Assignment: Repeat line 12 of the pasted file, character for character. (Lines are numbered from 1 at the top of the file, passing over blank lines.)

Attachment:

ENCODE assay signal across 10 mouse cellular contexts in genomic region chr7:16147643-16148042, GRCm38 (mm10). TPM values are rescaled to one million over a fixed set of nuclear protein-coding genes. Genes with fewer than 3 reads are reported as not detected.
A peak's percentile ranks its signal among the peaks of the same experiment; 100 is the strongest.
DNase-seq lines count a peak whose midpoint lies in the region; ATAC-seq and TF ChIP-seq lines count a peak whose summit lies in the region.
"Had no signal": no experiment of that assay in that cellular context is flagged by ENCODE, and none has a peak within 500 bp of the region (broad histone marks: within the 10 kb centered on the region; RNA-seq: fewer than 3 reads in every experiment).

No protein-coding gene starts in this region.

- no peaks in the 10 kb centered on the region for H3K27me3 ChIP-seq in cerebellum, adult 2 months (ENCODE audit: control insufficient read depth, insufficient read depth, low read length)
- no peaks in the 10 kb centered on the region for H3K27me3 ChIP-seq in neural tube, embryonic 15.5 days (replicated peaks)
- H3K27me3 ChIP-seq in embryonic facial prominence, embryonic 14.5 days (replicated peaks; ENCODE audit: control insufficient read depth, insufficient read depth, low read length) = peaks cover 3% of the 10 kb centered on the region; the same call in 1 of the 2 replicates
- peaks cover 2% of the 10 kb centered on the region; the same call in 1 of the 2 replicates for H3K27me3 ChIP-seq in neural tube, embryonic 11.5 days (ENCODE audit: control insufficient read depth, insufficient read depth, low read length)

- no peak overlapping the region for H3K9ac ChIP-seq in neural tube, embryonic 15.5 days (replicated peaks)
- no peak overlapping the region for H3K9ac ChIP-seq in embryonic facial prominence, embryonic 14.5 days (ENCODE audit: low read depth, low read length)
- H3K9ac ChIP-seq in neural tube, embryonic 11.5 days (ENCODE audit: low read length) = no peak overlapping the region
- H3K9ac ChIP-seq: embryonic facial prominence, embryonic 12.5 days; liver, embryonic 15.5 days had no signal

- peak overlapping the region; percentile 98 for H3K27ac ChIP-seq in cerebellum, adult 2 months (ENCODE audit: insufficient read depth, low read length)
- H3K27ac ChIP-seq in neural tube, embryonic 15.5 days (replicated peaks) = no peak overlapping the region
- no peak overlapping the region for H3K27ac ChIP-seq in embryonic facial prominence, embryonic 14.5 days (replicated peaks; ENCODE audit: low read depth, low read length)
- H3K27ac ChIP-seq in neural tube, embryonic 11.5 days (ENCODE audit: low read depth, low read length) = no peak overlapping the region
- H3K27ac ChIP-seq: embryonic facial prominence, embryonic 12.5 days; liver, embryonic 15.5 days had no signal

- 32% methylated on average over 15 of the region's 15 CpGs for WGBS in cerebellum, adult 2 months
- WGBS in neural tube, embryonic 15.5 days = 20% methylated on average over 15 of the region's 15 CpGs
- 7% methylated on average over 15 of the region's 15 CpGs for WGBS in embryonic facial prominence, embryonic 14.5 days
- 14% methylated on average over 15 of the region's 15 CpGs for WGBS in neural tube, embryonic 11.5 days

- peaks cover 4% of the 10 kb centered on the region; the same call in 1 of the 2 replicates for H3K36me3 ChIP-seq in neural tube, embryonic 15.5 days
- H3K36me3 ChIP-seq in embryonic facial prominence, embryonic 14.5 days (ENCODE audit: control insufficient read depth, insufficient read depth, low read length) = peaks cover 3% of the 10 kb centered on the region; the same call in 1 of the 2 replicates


- H3K9ac ChIP-seq in neural tube, embryonic 11.5 days (ENCODE audit: low read length) = no peak overlapping the region